Dear Edgar Allan Poe

Letter image via John-Mark Smith

Dear Edgar Allan Poe,

It’s intimidating writing to you.

Would you believe me if I said I wrote this letter seven times only to throw it away, to rip it into pieces, to hide it under my floorboards and pretend it didn’t exist until I had to dig it out and start all over again?

I fell in love with you when I was twelve.

And no, it wasn’t some middle school crush. It was the real thing. And from one poet to another, from one romantic to another, I think you know and understand that. I read “The Tell-Tale Heart” in seventh grade, was assigned to write about “The Raven” for homework, and all I wanted in my life after that was black birds and silence, madness and candlelight.

You became my teacher, my safe place.

You understood me in a way other people didn’t, couldn’t, and that’s because you knew that monsters weren’t always hiding in basements or attics—wine cellars, yes, but not driveways or broom closets—no the real monsters, the ones that were especially terrifying oftentimes lived in our heads, our reflections. whispered to me in the pit, talked to me while the pendulum swung, told me that if I wrote down my monsters that sometimes they go away, that sometimes they stay quiet.

I cried a lot when I was younger, buried my tears in the pages of your stories, in the heartbreak of your poems. I looked up to you even though you, too, were in pain, even though you, too, struggled with your vices, but you whispered to me in the pit, talked to me while the pendulum swung, told me that if I wrote down my monsters that sometimes they go away, that sometimes they stay quiet.

It’s intimidating writing to you.

Would you believe me if I said I celebrate Halloween with you every year? That I read and reread your words in celebration of their magic, in honor of how their meanings twist and turn and change as I age?

I wrote a short story in college about how you murdered the version of literature I thought I had to write. How you snuck into its room and chopped up it up with an axe. I don’t think it was received well—it wasn’t received well—but it became one of my first published pieces and it still makes me smile knowing that it was something we did together.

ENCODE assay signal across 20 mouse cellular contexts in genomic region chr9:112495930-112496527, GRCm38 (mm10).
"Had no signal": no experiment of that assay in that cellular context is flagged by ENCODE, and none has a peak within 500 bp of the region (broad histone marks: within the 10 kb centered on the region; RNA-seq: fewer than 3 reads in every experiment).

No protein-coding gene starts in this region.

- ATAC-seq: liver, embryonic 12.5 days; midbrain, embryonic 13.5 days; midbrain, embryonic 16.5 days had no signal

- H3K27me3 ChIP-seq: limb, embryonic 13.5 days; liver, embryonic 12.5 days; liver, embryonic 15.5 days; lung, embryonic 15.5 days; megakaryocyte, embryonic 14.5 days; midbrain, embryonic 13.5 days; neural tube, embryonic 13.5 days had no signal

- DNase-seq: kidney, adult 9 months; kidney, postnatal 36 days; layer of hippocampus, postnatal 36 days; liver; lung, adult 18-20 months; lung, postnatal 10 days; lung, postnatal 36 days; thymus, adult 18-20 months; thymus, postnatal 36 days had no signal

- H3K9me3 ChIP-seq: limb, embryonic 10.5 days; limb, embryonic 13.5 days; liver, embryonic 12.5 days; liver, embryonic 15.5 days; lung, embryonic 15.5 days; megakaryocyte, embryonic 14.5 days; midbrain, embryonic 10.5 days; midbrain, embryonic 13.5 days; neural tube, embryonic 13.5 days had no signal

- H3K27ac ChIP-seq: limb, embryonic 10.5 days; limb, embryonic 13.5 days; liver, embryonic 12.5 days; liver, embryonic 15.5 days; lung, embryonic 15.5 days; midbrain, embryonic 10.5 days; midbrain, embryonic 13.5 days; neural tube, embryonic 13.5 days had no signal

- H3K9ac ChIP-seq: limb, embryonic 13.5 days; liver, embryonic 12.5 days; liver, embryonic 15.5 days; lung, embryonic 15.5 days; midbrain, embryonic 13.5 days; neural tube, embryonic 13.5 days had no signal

Because you taught me how to hide a body.

You taught me structure and plot, how to scare my readers. You took chances, weren’t afraid to seem crazy, to be unhinged, but you also taught me about memoir, about fiction, about how to hide myself in my work, how to patch up the cracks and befriend the ghosts in what became the rooms of my madhouse. 

You showed me it was okay to be different, to break out on my own, to challenge what others think is normal or what cannon should be. Your journey taught me about having a thick skin, about being vulnerable and compassionate and then vulnerable again.

I teach my students about you now and we talk about life and death, gold-bugs and black cats, but then we pull back the flesh and discuss greed and privilege, shadows and disease. We mourn Berenice, hide from Ligeia, try to bring Valdemar back from the dead, and with our version of the Red Death happening now, it’s not hard to see why you still strike a chord, why you still enchant and terrify, how you still get under our skins, keep your name on the tip of our tongue.

It’s intimidating writing to you.

But I need to tell you happy birthday and I need to thank you, to tell you that you opened my eyes to how love never dies, to how poetry is grief and insanity and beauty and forgiveness and I know that because of you, because you showed me that words matter, that words—for better or worse—make someone immortal, and that’s what you are, what you’ve become to me, to them, to all of us: eternal.

Eternally beautiful.

Eternally dark.

Eternally Edgar Allan Poe.

Get The Complete Tales and Poems of Edgar Allan Poe at Bookshop or Amazon 

Stephanie M. Wytovich, MFA

Column by Stephanie M. Wytovich, MFA

Stephanie M. Wytovich is an American poet, novelist, and essayist. Her work has been showcased in numerous venues such as Weird Tales, Gutted: Beautiful Horror Stories, Fantastic Tales of Terror, Year's Best Hardcore Horror: Volume 2, The Best Horror of the Year: Volume 8, as well as many others.

Wytovich is the Poetry Editor for Raw Dog Screaming Press, an adjunct at Western Connecticut State University, Southern New Hampshire University, and Point Park University, and a mentor with Crystal Lake Publishing. She is a member of the Science Fiction Poetry Association, an active member of the Horror Writers Association, and a graduate of Seton Hill University’s MFA program for Writing Popular Fiction. Her Bram Stoker Award-winning poetry collection, Brothel, earned a home with Raw Dog Screaming Press alongside Hysteria: A Collection of Madness, Mourning Jewelry, An Exorcism of Angels, Sheet Music to My Acoustic Nightmare, and most recently, The Apocalyptic Mannequin. Her debut novel, The Eighth, is published with Dark Regions Press.

Follow Wytovich on her blog at stephaniewytovich.blogspot and on twitter @SWytovich. 

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